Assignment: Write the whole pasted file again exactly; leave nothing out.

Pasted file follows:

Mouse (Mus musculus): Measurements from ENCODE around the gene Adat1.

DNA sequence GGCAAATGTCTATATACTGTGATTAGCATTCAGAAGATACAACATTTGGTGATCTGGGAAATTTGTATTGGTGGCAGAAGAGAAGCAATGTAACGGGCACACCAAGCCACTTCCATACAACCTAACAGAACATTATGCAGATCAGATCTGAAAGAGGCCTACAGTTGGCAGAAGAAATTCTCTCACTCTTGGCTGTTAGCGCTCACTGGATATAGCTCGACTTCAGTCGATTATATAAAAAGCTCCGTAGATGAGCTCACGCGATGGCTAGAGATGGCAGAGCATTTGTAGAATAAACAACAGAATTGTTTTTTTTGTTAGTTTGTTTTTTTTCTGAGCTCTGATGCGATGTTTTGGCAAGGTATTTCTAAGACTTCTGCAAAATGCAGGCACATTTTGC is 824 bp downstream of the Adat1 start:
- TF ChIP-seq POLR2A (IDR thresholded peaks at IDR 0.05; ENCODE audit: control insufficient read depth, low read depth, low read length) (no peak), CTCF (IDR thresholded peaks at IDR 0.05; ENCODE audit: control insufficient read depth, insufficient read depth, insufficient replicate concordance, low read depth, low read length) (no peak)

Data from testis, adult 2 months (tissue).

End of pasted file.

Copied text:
Mouse (Mus musculus): Measurements from ENCODE around the gene Adat1.

DNA sequence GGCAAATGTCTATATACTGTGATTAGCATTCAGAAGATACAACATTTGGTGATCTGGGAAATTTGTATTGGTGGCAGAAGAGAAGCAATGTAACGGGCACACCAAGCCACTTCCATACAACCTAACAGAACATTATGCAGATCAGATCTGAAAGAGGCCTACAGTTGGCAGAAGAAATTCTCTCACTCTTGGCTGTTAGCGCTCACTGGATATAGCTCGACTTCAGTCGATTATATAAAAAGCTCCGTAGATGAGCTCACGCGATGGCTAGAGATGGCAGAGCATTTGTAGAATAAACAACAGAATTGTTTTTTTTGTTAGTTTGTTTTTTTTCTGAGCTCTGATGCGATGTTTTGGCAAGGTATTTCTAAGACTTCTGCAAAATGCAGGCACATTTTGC is 824 bp downstream of the Adat1 start:
- TF ChIP-seq POLR2A (IDR thresholded peaks at IDR 0.05; ENCODE audit: control insufficient read depth, low read depth, low read length) (no peak), CTCF (IDR thresholded peaks at IDR 0.05; ENCODE audit: control insufficient read depth, insufficient read depth, insufficient replicate concordance, low read depth, low read length) (no peak)

Data from testis, adult 2 months (tissue).